She Makes One Hell of a Wicked Witch

by Peter Kovochich

When the newspaper girl started getting weird, when she started talking about meeting the wizard and killing the witch, Ray decided it was time to cancel his subscription. The paper kept coming, though, so he had to say something to the girl. He stood out on the front porch and waited for her. She had some friends with her this afternoon, people in costumes. He watched them walk up and down his neighbor’s walkways: the girl, a scarecrow, a lion, and, yes, a tin man. Seemed the only thing missing was a little dog. Then he spotted a tiny head of fur poking out from the carrier bag. He met the gang out at the sidewalk. 

I’m not supposed to get the paper anymore,” he told the girl. Her tennis shoes were ruby red. Maybe the rest of her costume was still under construction.

Yes, I’m aware that you cancelled,” she said. “And I’m assuming that you’ll change your mind about that.” Then she held out the day’s bundled paper. “In the meantime, the paper is on me.”

No thanks, really,” he said, noticing the little dog watching him from down inside the bag. “I just don’t have time to read it anymore.”

I don’t believe that,” the girl said, still holding out the paper. This girl couldn’t have been older than fourteen. “Everyone has time to read the paper.” 

Not me.”

There was a silence then, the girl and her costumed friends simply staring at him. Then, very quietly, the guy who was supposed to be the lion started to growl. The girl glanced over. “Hush,” she said. She turned back to Ray and gave him an embarrassed smile. She lowered her arm. “Tell you what … You think about it while we finish the route, and then we’ll come back.”

He just wanted them gone, so he gave a little shrug and went inside and he didn’t answer the door when they came back a half hour later. They left the paper inside the storm door. Later that night, he called the paper’s business office. 

I’ve cancelled, but the girl won’t stop delivering,” he said.

Well, you’re no longer being charged,” the lady on the line said to him.

“But I don’t want the paper anymore.”

You’re not being charged. If she wants to give you a paper, then just throw it out. She’ll stop eventually.”

She’s walking around with the cast of the Wizard of Oz!”

That didn’t get him a reply, and the conversation ended. The girl came alone the following day. He locked his storm door and she left the paper on the porch. The day after that was a Saturday, and the characters were with her again. He waited for them to finish his block before going around and asking the neighbors what they thought. The general consensus was that the girl was young, a bit eccentric, and probably looking for attention. But otherwise no one seemed to care, as long as they got their paper every night. There were bigger things out there to worry about. You only needed to read a page or two of your paper to see that.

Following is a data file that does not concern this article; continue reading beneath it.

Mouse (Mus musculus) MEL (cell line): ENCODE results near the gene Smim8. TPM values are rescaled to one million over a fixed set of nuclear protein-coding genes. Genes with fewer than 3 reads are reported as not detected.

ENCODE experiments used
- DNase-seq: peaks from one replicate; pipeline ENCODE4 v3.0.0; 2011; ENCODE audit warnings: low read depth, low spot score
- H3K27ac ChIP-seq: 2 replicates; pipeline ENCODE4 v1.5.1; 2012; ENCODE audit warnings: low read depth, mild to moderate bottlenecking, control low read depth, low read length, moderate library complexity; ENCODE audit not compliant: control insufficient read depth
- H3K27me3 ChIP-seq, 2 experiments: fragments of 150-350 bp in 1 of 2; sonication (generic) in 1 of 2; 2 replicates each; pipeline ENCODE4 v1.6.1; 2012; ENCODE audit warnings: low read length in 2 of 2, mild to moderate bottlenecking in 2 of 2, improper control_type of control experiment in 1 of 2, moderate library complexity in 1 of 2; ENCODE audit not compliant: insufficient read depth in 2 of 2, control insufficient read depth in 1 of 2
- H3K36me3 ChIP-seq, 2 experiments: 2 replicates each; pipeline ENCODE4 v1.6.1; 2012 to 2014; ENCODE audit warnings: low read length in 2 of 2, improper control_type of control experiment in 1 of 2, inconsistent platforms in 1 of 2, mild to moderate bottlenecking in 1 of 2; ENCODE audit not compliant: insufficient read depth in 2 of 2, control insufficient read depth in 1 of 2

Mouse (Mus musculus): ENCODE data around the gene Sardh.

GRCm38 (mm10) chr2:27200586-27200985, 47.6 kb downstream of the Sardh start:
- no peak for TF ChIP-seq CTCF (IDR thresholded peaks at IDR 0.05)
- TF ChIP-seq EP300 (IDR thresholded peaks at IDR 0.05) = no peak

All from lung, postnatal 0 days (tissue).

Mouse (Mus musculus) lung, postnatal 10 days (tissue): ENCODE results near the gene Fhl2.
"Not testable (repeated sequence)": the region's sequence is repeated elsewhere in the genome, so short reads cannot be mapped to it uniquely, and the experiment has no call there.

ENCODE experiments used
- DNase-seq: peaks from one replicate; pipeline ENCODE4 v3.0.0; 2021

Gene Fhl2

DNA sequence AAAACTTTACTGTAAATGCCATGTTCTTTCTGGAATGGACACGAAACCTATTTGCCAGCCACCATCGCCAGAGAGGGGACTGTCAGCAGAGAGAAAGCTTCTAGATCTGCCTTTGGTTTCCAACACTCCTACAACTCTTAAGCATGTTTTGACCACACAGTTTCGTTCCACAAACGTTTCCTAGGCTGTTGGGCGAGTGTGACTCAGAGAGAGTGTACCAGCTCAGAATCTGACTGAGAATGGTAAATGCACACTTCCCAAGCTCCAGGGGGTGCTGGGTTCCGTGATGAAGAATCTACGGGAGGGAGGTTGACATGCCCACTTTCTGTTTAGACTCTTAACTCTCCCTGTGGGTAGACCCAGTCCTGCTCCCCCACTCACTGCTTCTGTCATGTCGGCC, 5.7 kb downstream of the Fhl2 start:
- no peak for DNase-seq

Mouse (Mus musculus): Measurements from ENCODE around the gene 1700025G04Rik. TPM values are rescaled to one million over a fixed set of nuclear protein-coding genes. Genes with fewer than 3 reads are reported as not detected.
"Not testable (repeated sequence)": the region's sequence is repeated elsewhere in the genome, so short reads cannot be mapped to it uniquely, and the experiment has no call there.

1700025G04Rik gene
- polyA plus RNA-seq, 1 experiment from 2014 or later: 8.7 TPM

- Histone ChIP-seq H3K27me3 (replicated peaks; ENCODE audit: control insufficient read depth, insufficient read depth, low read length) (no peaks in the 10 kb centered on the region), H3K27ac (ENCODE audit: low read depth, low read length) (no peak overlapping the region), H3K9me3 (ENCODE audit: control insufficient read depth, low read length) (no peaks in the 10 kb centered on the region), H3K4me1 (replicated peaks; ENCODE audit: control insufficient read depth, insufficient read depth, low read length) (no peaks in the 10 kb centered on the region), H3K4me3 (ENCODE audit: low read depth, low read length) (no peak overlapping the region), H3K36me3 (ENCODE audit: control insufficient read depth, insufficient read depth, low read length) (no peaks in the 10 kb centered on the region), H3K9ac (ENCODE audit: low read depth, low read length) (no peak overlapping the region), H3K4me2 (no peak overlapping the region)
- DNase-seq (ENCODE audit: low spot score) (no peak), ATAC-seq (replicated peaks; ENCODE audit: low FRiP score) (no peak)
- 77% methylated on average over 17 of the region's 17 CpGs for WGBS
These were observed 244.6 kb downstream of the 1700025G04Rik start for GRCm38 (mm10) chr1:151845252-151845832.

Call the paper back and re-subscribe,” one elderly lady advised from her backyard garden. “You shouldn’t make that girl pay for your paper.”

But I didn’t ask for her to pay it,” Ray said. “I don’t want it anymore.”
“It sounds like you were just fine with your paper until she started coming around with her friends.”

Ray was done here; no one seemed to get it. He heard the fat Sunday paper flop against his door early the next morning. He kept the sports and the classifieds and threw out the rest. The next day he decided he would track her route, following at a distance. He was pretty certain she started somewhere two or three blocks south, then meandered east and north. He tried to think of the best way to follow her without looking too suspicious. Hard to pull off, though, in this neighborhood. Faces leered from windows. The ones who recognized him all waved; those who didn’t just watched him all the way down their block. He’d have thought they’d all be too busy reading their damn papers to notice anything else going on. 

He spotted the girl and her gang near the end of her route, where the neighborhood trickled away into a wooded reserve. There, he thought. The woods. He could hide out there the next afternoon and watch them. See what they were up to. 

The next day, he took off early from work and drove to the far side of the reserve, where he parked and then walked back toward the neighborhood. Found a nice place to watch from, a cozy patch of soft ground shielded by pine scrub. They came around their last turn later than the previous evening, down that last stretch of homes on just one side of the block. Skipping and bouncing along, arms locked together just like in that stupid movie. Even the girl was in costume today. Blue and white checked dress and hair done up in pigtails.